Relationship Between C-Reactive Protein, Systemic Oxygen Consumption, and Delayed Cerebral Ischemia After Aneurysmal Subarachnoid Hemorrhage
Background and Purpose—Subarachnoid hemorrhage (SAH) is known to result in elevated systemic oxygen consumption (Vo2) and increases in high-sensitivity C-reactive protein (hsCRP), although the relationship among hsCRP, Vo2, and delayed cerebral ischemia (DCI) after SAH remains unknown. We hypothesized that hsCRP is directly associated with Vo2 and that elevated Vo2 is a predictor of DCI after SAH.
Methods—Prospective serial assessments of Vo2 and hsCRP over 4 prespecified time periods during the first 14 days after bleed in consecutive SAH patients admitted to a single academic medical center for a 2-year period.
Results—One hundred ten SAH patients met study criteria (mean age, 55±16 years; 62% women), with a median admission Hunt Hess grade of 3 (interquartile range, 2–4). In multivariate generalized estimating equation model of the first 14 days after bleed, Vo2 was associated with younger age (P=0.01), male gender (P=0.01), and hsCRP levels (P=0.03). Twenty-four (22%) patients had DCI develop, with a median onset on day 7 after bleed (interquartile range, 5–11). The mean Vo2 (291±65 mL/min versus 226±55 mL/min; P=0.003) was higher in DCI patients. In a multivariable Cox proportional hazards model, younger age (hazard ratio, 1.2 per 5 years; 95% CI, 1.1–1.3), a higher modified Fisher scale score (hazard ratio, 3.4 per 1-point increase; 95% CI, 1.7–6.9), and higher Vo2 (HR, 1.2 per 50-mL/min increase; 95% CI, 1.1–1.3) were predictive of DCI.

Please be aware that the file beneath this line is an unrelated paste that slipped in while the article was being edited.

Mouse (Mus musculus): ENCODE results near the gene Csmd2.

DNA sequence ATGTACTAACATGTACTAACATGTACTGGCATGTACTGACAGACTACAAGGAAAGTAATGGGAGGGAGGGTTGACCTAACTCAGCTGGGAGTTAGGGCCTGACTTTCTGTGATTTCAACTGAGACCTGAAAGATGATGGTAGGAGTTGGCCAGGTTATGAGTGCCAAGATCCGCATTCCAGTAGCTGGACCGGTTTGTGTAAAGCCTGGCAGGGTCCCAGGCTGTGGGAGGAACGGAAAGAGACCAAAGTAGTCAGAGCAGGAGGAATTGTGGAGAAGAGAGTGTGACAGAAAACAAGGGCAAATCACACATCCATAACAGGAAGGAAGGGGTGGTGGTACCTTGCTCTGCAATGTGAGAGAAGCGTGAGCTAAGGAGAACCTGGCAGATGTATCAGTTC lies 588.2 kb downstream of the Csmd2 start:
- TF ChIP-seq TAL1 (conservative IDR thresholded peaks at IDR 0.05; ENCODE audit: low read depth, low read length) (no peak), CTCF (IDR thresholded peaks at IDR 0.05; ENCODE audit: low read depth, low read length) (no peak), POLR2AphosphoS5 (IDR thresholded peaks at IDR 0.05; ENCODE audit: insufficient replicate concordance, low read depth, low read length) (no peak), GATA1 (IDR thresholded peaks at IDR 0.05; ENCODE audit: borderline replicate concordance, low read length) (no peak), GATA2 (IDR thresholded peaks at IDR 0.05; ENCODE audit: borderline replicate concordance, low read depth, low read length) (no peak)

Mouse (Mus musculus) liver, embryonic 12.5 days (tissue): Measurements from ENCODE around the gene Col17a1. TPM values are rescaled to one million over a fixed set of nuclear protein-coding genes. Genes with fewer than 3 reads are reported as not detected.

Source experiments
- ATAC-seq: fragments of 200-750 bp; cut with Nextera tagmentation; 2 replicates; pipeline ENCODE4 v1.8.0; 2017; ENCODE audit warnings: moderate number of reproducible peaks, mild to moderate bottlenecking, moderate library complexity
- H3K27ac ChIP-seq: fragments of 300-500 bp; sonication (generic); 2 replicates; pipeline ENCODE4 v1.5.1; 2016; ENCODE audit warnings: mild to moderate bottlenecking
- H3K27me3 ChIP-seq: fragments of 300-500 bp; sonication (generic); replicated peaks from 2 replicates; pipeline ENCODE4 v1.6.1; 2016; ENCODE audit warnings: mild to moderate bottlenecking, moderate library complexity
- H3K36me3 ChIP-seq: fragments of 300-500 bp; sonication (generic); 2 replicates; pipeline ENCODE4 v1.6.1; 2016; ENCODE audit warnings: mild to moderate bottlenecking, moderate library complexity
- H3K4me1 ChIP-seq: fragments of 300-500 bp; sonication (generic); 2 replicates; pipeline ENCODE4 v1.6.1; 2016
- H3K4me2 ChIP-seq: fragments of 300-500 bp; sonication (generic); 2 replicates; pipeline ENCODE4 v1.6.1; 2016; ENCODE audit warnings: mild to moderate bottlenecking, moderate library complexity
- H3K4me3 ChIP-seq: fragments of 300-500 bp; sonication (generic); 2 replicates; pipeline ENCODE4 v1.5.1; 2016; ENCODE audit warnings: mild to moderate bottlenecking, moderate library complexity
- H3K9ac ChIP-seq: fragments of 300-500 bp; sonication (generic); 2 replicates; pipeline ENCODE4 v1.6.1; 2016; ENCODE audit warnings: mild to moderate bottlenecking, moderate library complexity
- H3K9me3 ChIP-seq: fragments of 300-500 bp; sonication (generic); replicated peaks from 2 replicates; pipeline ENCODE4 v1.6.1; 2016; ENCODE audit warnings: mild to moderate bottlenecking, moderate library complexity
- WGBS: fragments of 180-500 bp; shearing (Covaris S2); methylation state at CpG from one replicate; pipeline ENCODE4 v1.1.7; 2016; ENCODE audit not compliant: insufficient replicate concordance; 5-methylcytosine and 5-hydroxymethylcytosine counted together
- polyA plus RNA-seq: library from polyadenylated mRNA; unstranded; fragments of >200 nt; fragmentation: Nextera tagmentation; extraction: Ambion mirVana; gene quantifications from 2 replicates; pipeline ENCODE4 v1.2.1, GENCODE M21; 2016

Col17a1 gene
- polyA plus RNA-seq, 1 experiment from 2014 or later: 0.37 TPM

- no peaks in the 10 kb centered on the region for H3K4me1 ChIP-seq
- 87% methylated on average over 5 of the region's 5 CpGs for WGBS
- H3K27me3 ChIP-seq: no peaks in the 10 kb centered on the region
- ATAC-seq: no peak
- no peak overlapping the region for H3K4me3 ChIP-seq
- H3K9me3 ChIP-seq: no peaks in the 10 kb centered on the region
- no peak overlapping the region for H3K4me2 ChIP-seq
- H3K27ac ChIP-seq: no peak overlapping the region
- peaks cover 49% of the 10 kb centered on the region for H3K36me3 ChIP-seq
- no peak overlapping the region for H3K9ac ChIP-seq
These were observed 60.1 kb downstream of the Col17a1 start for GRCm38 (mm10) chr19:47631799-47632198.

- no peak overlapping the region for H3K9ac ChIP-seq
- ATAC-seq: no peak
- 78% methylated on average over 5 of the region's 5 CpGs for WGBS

Conclusions—Systemic oxygen consumption is associated with hsCRP levels in the first 14 days after SAH and is an independent predictor of DCI.
- Received January 20, 2011.
- Accepted April 4, 2011.
- © 2011 American Heart Association, Inc.